We know finding that next great read isn't easy, so we've been working hard at the Center to help you find the perfect book just for you! 


Over at our Book Recommendations page you can find lists of interesting and entertaining reads for your book club or for your own reading pleasure. 


Our Author Picks section features recommendations from some of your favorite writers whether you're a mystery fan or you love historical fiction or you want to read about women behaving badly! 


Our Small Press Spotlight section features reviews, and excerpts from some under the radar titles. 


Junior Edition features reviews by book critic and arts writer Celia McGee guaranteed to get younger readers (or those young at heart) turning the pages.


Or if you're in New York City, we hope you'll stop by our bookstore or library where you can pick up a copy of the latest novel or a familiar classic. 


And if you're looking for a personal reading list we hope you'll consider a little bibliotherapy with our Novel Approach program. 


We hope we've made it fun and a little easier to find your next favorite book!



A Novel Approach


At a crossroads? Getting married or having an affair, moving abroad, changing jobs or having a child? Get insight from great literature on life’s big moments. The Center for Fiction will handcraft a year’s worth of reading for you or your loved one based on a 45-minute personal consultation (in person or over the phone). And even if you don’t plan on having a big year, we can still help select books that will be perfect for wherever you are right now!


For more on bibliotherapy or to schedule a session, please CLICK HERE








see all of our new books


The Book Drop: Whatever Happened to Kathleen Collins? 

by Jon Michaud

For this month’s Book Drop, our head librarian Jon Michaud examines Kathleen Collins’s posthumously published short story collection Whatever Happened to Interracial Love? Michaud discusses Collins’s use of cinematic elements, themes of race, and the parallels between the collection and Kia Corthron’s The Castle Cross the Magnet Carter


"With the exception of one story and a short play, Collins never published anything in her lifetime, which makes the arrival of this book feel like an unexpected gift."  READ NOW

Four Surprising Influences on 

We Love You, Charlie Freeman

by Kaitlyn Greenidge


We asked First Novel Prize finalist Kaitlyn Greenidge to talk about some of the unusual influences behind her fantastic novel We Love You, Charlie Freeman. Here, she discusses how a powerful nonfiction book, a country music song, a holiday movie, and a little corner of Boston all contributed to her debut novel.


"We Love You, Charlie Freeman is as much a frustrated love story between Charlotte and her friend Adia, as it is a novel about a family. This song is the epitome of the word 'bereft' and I imagine if Charlotte knew it existed, she would have worn out her Walkman rewinding it to listen to it over and over again." read now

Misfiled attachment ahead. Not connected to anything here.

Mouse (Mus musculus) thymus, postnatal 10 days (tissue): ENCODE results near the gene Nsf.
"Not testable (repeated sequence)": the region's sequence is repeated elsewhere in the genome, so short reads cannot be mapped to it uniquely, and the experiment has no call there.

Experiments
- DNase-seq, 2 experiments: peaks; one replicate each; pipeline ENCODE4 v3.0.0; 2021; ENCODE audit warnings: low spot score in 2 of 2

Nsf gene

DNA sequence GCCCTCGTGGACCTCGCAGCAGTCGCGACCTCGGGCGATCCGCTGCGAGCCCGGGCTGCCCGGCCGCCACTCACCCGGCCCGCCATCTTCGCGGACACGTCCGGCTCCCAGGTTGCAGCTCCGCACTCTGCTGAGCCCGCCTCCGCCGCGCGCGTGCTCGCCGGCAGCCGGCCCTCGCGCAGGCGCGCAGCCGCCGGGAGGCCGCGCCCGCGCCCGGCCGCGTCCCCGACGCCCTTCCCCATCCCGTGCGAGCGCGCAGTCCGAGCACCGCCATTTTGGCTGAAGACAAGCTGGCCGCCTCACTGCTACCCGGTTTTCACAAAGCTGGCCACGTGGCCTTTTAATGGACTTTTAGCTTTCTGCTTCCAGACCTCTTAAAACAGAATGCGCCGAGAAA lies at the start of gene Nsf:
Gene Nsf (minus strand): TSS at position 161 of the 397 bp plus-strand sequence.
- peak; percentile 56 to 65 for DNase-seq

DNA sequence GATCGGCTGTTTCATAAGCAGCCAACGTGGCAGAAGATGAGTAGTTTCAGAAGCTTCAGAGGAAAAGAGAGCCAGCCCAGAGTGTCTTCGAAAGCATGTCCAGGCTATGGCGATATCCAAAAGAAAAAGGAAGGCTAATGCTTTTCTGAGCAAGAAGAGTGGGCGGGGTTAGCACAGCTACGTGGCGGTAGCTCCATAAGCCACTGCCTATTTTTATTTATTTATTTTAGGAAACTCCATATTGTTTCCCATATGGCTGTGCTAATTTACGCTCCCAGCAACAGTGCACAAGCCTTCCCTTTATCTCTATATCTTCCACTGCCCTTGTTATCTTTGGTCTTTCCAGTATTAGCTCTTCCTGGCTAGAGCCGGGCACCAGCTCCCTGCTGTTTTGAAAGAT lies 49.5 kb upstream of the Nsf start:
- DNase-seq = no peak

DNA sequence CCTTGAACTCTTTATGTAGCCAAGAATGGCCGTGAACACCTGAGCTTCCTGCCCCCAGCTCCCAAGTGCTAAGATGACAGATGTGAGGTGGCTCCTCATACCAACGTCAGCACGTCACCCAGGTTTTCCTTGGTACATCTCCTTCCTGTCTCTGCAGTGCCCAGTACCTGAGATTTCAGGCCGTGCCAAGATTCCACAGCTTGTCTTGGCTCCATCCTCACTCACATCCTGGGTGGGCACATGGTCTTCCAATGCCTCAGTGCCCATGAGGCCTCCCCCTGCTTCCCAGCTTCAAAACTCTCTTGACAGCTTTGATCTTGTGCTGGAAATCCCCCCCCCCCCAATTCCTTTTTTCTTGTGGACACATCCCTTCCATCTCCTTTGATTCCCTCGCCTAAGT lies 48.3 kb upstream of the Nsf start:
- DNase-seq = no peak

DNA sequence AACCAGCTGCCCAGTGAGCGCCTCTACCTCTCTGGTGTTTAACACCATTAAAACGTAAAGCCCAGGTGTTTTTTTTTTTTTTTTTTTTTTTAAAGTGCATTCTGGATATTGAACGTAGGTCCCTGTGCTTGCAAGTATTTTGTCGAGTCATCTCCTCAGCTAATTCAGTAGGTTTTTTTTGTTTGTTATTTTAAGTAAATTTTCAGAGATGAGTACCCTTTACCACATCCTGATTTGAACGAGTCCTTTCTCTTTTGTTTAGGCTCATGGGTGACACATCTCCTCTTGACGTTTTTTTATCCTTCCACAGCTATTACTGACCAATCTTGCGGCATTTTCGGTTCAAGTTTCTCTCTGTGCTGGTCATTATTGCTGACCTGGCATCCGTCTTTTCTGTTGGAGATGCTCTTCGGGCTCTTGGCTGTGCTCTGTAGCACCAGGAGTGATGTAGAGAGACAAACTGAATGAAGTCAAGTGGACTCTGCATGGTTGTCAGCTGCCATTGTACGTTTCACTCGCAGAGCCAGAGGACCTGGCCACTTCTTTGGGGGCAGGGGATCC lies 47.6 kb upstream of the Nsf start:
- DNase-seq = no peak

Silenced Voices

by Sheila Kohler


Center for Fiction favorite Sheila Kohler (author of the new hit memoir Once We Were Sisters), will lead a reading group for us called Silenced Voices, starting on March 13th. The group will investigate three classic works of literature, and three newer works inspired by them. In this essay, Kohler discusses the reinterpretation of characters from those classic works. Kohler herself will be diving into the celebrated character of Sonya from Dostoyevsky's Crime and Punishment in a forthcoming novel. read her essay now

Interested in Kohler's reading group? Sign up here.

New Library Books Are Here! 


Did you make a New Year’s resolution to read more? Are you looking for a printed refuge from the deluge of political coverage? Maybe you simply want to hibernate with a good book? You’re sure to find something appealing among the new additions to the library. Notable literary titles this season include anticipated new novels from Paul AusterRoxane Gay, and Rachel Cusk. We are enjoying a wealth of new literary nonfiction, including memoirs by friends of the Center: Sheila Kohler, Mike Scalise, and Anka Muhlstein. For crime fiction fans, there is the latest Rebus novel from Ian Rankin and plenty more.


Click here to see our full list of new titles and we hope to see you soon!


And if you're not a member, find out more here.

Fictional Reinventions 

by Dawn Tripp


The bestselling author of GeorgiaDawn Tripp, recommends five novels that reassemble and illuminate the lives of their subjects. Each of these books takes a figure—either from history or literature—and gives them new life on the page. 


"Penelope’s lyrical, scathing account reveals the quietly one-sided assumptions at the heart of Homer’s myth and reminds us there are many ways to protest—you can stand up, speak out, sing, march, sit in, sit down. You can make art, listen, bear witness. You can tell a side of a story that has never been told." READ MORE

The Book Drop: 

The Wild Imagination of Harry Stephen Keeler

by Jon Michaud


January 22nd marked the 50th anniversary of prolific mystery and sci-fi writer Harry Stephen Keeler's death. In this month's Book Drop, our head librarian Jon Michaud talks about Keeler’s work and legacy with writer and editor (and Keeler fan) Ed Park and Richard Polt, professor of philosophy at Xavier University and head of the Harry Stephen Keeler Society. READ


And as a bonus we asked Ed Park and Richard Polt to write about their favorite Keeler books. READ THEIR LIST